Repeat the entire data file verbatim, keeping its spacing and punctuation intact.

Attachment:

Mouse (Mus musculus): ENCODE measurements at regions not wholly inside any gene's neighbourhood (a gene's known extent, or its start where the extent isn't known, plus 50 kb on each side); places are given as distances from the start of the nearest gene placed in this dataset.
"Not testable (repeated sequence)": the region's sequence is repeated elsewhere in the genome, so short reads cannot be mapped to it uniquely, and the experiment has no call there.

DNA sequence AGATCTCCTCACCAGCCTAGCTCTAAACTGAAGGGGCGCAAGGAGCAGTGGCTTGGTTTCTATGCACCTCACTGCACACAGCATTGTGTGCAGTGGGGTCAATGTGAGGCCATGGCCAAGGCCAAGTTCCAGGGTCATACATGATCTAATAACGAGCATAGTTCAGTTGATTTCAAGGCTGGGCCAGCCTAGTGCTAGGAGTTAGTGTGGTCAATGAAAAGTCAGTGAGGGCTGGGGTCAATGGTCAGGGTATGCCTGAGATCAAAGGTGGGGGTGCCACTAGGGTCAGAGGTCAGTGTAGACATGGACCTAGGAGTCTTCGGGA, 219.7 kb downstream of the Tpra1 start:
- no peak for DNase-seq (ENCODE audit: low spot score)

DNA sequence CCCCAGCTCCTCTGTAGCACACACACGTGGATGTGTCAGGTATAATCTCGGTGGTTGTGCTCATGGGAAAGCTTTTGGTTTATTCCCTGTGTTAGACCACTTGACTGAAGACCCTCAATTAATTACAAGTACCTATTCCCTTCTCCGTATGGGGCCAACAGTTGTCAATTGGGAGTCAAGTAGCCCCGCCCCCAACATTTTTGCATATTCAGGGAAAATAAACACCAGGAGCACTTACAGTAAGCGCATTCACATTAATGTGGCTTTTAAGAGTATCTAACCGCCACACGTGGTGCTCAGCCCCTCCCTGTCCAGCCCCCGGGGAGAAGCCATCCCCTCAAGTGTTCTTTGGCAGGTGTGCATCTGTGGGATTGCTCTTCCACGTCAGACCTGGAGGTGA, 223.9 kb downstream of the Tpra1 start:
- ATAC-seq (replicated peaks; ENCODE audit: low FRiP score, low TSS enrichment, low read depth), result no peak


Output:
Mouse (Mus musculus): ENCODE measurements at regions not wholly inside any gene's neighbourhood (a gene's known extent, or its start where the extent isn't known, plus 50 kb on each side); places are given as distances from the start of the nearest gene placed in this dataset.
"Not testable (repeated sequence)": the region's sequence is repeated elsewhere in the genome, so short reads cannot be mapped to it uniquely, and the experiment has no call there.

DNA sequence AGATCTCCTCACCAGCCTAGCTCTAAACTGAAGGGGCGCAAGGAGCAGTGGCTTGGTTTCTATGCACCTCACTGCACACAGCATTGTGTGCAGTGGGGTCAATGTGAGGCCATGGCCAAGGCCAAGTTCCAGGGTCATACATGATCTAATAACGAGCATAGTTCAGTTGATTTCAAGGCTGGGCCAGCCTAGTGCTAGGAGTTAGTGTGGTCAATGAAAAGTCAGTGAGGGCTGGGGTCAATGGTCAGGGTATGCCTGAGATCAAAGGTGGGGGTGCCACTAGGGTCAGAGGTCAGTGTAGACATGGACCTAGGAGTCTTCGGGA, 219.7 kb downstream of the Tpra1 start:
- no peak for DNase-seq (ENCODE audit: low spot score)

DNA sequence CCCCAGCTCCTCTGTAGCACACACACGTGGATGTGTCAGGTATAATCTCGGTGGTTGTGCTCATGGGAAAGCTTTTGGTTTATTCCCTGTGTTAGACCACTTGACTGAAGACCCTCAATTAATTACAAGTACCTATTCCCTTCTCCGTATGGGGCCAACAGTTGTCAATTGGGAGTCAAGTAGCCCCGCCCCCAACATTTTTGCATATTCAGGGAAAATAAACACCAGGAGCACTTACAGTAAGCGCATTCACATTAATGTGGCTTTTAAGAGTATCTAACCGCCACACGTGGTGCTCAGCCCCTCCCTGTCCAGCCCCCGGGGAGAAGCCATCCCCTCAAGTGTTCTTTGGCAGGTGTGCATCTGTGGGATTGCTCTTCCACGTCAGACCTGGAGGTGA, 223.9 kb downstream of the Tpra1 start:
- ATAC-seq (replicated peaks; ENCODE audit: low FRiP score, low TSS enrichment, low read depth), result no peak